Many national park sites are at least partially open to visitors as the country rebounds from coronavirus closures. But not all facilities and services are available. 

“In accordance with this guidance and in coordination with governors across the country, the Department of the Interior and the National Park Service are working to reopen the American people’s national parks as rapidly as possible,” Interior Secretary David Bernhardt said in a statement.

But before you go, check each park’s website for the latest information on what’s open and what’s not. In each case, it depends on where states are in their reopening plans.

Here are some other considerations, from the National Park Service:

Many states still require out-of-state visitors to quarantine for 14 days, which may make visiting parks in some states more challenging. The National Governors Association offers an up-to-date interactive map that shows what states have a quarantine order.

Postpone challenging hikes. Having to rescue and treat stranded hikers could divert first responders and medical professionals from the pandemic response.

Trash collection and restroom facilities may not be available. Campgrounds are generally closed. 

Stay in groups from your own household and maintain social distance from other groups. Prepare to cover your nose and mouth when other people are around.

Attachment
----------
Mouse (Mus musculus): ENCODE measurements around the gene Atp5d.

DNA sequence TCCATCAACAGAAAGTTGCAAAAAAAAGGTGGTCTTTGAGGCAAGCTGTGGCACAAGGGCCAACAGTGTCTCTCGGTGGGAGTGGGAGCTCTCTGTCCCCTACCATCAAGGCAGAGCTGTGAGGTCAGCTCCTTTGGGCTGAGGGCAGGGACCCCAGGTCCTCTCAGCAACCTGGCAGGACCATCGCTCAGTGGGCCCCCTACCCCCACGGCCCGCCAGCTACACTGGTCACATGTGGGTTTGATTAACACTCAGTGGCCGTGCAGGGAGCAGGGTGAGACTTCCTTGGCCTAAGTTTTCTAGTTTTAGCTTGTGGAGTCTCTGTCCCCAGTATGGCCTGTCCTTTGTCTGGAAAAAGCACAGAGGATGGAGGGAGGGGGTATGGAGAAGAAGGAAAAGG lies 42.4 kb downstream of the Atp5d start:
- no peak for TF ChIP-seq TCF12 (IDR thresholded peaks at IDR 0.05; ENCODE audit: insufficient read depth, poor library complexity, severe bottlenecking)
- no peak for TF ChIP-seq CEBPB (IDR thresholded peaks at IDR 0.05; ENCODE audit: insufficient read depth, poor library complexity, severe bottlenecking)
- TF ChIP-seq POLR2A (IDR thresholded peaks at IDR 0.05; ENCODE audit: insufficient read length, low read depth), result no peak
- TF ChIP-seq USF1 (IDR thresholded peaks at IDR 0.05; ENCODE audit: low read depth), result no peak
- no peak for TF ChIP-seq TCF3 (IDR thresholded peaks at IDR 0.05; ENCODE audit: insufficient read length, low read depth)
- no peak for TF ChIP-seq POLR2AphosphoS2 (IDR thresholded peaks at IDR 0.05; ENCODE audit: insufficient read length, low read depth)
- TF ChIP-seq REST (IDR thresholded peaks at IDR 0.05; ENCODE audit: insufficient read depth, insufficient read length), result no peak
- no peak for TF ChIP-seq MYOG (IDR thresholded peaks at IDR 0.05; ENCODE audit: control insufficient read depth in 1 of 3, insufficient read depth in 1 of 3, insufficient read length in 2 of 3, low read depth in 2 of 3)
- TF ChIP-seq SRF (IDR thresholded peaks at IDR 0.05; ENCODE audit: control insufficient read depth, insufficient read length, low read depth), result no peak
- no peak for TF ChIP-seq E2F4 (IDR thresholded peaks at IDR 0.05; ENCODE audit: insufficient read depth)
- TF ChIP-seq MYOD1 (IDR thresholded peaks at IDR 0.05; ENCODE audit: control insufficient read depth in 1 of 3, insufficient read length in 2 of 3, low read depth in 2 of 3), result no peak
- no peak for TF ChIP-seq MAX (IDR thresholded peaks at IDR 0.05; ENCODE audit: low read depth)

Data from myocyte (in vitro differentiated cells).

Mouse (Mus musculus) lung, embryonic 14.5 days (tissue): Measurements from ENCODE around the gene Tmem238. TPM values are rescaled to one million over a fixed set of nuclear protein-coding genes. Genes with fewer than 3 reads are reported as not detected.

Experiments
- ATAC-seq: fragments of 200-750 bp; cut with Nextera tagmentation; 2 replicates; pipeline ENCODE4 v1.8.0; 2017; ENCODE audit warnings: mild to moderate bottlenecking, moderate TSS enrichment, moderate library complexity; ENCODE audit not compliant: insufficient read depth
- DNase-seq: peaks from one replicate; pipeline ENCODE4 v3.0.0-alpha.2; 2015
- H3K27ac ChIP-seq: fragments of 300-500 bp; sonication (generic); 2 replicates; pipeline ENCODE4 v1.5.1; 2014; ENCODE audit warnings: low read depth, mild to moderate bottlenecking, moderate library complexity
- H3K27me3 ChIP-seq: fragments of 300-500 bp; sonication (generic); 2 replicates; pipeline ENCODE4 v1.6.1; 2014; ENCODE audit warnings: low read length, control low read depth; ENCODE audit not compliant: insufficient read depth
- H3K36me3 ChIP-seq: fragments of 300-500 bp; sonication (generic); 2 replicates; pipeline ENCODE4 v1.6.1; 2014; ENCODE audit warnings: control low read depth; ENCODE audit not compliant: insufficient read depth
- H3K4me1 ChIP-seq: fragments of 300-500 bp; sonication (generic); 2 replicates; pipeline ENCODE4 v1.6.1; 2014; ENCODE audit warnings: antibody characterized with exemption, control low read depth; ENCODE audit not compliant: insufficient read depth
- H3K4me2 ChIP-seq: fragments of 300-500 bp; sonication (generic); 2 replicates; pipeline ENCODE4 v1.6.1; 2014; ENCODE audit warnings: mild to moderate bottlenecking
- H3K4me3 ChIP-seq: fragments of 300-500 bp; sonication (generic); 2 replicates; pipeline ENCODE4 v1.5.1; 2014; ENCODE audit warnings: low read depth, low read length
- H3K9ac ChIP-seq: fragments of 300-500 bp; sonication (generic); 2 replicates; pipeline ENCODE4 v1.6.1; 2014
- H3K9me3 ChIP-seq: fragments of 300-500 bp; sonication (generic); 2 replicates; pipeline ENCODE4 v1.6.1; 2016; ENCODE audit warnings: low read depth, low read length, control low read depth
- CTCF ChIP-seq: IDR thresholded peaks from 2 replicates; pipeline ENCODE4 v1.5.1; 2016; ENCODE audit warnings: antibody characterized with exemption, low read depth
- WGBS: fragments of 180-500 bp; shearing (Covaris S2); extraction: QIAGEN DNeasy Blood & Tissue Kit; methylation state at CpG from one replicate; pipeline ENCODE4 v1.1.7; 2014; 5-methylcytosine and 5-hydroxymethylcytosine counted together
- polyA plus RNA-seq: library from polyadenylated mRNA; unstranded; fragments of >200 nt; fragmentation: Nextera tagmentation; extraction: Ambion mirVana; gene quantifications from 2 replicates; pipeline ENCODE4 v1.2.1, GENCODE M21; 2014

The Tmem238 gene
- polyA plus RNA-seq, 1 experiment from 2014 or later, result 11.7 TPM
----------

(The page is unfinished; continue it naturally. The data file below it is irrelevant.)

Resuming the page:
Here’s what’s going on at the 10 most-visited national parks:

A view of Newfound Gap at Great Smoky Mountains National Park.

The park is the nation’s most visited, with 12.5 million visitors annually. Roads, trails, picnic areas and restrooms are open. Visitors centers, campgrounds and concessions remain closed. Some roads are closed to vehicles but open to hiking and biking.

A visitor poses for a photo on a ledge off the Grand Canyon’s South Rim.

The Grand Canyon is America’s second-most visited national park, with 5.97 million annual visitors. The South Rim opened to limited access on May 15. On June 5, the South Rim will be open 24 hours, and the Mather Campground will be open for existing reservations. The North Rim will open for day use on June 5, with the campground closed for construction until July 1. The Colorado River will reopen to recreational use with existing permits beginning June 14. North and South Rim lodging will reopen in phases throughout June.

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Rocky Mountain National Park, ColoradoVisitors to Rocky Mountain National Park watch a cow elk graze in an alpine meadow.

Starting June 4, the park will implement a timed, reserved entry system that will last through the summer. Visitors will reserve and pay the entrance fee in advance at recreation.gov and enter the park within a two-hour window between 6 a.m. and 5 p.m. In this phase, 60% of the park’s capacity, or 4,800 vehicles and 13,500 visitors a day.

“This system will more safely manage the pace and flow of visitor use, reduce crowding, and provide an improved visitor experience in alignment with the park’s safe operational capacity,” said park superintendent Darla Sidles.